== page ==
Models of Pentecostal healing and practice in light of early twentieth century Pentecostalism

Alexander, Kimberly Ervin (2003). Models of Pentecostal healing and practice in light of early twentieth century Pentecostalism. PhD thesis The Open University.

DOI: https://doi.org/10.21954/ou.ro.0000e7e5

Abstract

This thesis offers an examination of healing theology and practice as found in early North American Pentecostalism.

The thesis begins with a brief survey of recent scholarship and research on the subject of healing in America, establishing that little attention has been given to the theology and practice of the early Pentecostal movement.

The first major section of the thesis is devoted to an examination of the Divine Healing Movement of the nineteenth century, providing the historical and theological background of the Pentecostal Movement's healing theology and practice. By examining the writings of five major practitioners of the movement (including A.B. Simpson, Andrew Murray and Carrie Judd Montgomery), a nineteenth-century theology of 'divine healing provided in the atonement' is articulated.

A major portion of the thesis is devoted to an analysis of healing theology and practice in early North American Pentecostalism. An inductive approach is employed, examining the earliest (1906 to 1923) periodical literature of the movement, and where that is not available examining other extant materials, such as sermons, songs and tracts. This portion of the study consists of two major parts: Wesleyan-Pentecostalism and Finished Work Pentecostalism. The result of this examination is the identification of two distinct healing theologies and the attendant practices, which are consistent with each group's distinct soteriological characteristics.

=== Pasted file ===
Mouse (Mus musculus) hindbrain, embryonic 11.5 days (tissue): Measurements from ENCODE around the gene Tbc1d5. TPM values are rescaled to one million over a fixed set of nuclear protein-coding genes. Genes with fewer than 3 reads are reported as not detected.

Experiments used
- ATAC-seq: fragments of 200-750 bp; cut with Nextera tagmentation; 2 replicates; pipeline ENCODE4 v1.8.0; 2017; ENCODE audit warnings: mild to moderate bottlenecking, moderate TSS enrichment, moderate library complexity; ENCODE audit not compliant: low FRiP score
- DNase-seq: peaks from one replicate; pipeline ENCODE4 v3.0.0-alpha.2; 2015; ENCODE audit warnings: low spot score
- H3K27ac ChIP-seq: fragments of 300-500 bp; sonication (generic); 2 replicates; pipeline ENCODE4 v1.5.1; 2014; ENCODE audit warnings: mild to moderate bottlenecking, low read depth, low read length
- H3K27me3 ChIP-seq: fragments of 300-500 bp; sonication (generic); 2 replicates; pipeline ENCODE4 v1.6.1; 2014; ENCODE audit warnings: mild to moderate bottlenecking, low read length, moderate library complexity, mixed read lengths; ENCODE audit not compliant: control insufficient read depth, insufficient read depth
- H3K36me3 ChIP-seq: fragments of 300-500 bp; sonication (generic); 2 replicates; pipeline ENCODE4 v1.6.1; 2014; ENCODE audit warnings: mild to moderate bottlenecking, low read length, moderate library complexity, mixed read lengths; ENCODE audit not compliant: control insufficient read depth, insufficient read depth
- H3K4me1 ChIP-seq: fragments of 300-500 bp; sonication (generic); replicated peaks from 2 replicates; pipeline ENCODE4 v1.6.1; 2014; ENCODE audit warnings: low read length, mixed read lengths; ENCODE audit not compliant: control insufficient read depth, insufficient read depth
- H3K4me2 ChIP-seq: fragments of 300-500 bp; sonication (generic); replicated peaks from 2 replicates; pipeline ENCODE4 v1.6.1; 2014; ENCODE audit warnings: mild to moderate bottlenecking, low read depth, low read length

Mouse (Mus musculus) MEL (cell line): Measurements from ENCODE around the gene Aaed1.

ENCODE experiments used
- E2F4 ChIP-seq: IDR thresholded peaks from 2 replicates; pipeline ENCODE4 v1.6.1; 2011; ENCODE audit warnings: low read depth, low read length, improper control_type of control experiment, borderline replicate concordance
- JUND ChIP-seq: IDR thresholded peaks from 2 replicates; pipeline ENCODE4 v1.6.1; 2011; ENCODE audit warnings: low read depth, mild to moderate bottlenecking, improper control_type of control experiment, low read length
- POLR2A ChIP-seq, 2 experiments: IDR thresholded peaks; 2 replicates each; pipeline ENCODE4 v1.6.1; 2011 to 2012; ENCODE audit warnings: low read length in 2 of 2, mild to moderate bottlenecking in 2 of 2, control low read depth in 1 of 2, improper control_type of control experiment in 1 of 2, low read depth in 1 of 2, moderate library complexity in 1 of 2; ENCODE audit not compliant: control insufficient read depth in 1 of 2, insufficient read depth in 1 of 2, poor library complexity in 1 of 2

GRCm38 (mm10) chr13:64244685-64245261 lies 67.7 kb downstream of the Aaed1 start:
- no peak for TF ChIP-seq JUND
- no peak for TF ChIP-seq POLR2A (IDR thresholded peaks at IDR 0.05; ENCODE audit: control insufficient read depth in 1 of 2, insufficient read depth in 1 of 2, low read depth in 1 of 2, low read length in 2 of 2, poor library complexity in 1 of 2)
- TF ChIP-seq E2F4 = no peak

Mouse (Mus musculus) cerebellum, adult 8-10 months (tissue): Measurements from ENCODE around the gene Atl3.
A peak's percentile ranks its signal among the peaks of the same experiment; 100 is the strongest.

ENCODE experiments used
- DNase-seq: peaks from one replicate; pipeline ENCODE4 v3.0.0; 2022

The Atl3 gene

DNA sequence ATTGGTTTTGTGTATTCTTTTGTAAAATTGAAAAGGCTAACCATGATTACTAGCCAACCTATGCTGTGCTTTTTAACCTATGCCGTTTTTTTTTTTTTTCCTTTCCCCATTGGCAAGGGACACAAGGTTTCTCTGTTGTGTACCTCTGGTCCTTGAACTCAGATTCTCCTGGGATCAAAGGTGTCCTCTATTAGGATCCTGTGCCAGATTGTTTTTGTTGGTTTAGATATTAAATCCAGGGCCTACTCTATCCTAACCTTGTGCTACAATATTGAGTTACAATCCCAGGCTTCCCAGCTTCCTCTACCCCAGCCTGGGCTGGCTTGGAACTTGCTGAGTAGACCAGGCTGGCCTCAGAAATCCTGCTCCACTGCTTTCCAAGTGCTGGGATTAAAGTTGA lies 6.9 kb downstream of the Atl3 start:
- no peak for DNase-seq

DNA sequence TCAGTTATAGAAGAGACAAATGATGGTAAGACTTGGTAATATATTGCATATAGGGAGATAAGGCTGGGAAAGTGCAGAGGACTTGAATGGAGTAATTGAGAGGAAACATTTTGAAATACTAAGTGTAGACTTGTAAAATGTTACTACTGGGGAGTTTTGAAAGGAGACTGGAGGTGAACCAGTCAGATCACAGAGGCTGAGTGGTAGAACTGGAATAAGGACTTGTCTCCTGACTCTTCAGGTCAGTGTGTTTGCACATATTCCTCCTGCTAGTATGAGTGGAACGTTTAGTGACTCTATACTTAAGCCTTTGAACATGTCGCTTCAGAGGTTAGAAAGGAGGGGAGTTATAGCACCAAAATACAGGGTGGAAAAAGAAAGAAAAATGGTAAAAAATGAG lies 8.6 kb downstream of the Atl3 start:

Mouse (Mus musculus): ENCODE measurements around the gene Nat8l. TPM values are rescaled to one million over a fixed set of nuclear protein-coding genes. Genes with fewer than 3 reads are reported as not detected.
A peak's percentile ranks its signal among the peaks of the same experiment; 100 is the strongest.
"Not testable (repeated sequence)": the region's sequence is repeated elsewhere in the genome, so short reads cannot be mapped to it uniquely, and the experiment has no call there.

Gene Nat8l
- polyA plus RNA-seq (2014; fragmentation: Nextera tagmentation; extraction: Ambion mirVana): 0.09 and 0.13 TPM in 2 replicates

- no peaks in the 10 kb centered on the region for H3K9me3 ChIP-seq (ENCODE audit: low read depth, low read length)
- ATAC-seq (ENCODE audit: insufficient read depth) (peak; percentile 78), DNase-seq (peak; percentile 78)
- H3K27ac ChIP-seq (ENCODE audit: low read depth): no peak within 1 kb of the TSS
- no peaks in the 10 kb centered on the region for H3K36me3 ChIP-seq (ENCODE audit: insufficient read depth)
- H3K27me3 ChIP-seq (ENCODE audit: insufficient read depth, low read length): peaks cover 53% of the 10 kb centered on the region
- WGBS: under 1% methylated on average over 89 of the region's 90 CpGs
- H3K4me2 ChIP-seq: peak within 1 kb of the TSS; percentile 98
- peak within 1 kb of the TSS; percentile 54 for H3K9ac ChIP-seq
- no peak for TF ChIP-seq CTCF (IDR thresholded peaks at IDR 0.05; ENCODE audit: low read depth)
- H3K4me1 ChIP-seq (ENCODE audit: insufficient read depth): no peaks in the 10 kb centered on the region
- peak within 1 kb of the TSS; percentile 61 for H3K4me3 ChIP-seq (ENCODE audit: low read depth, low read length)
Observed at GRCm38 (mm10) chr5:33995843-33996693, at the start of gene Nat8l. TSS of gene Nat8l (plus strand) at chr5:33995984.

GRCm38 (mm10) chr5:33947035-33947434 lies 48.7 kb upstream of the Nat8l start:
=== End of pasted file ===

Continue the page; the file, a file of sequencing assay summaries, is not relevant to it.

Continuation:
A models approach is then employed by which, out of the materials previously examined, these two distinct theologies of healing are constructed. A case study of Pentecostal responses to the 1918 Influenza Epidemic serves both to illustrate and test the two models of healing.

A final chapter summarizes conclusions including contributions, clarifications, and implications of the research for further Pentecostal studies as well as a theological reflection on the findings.

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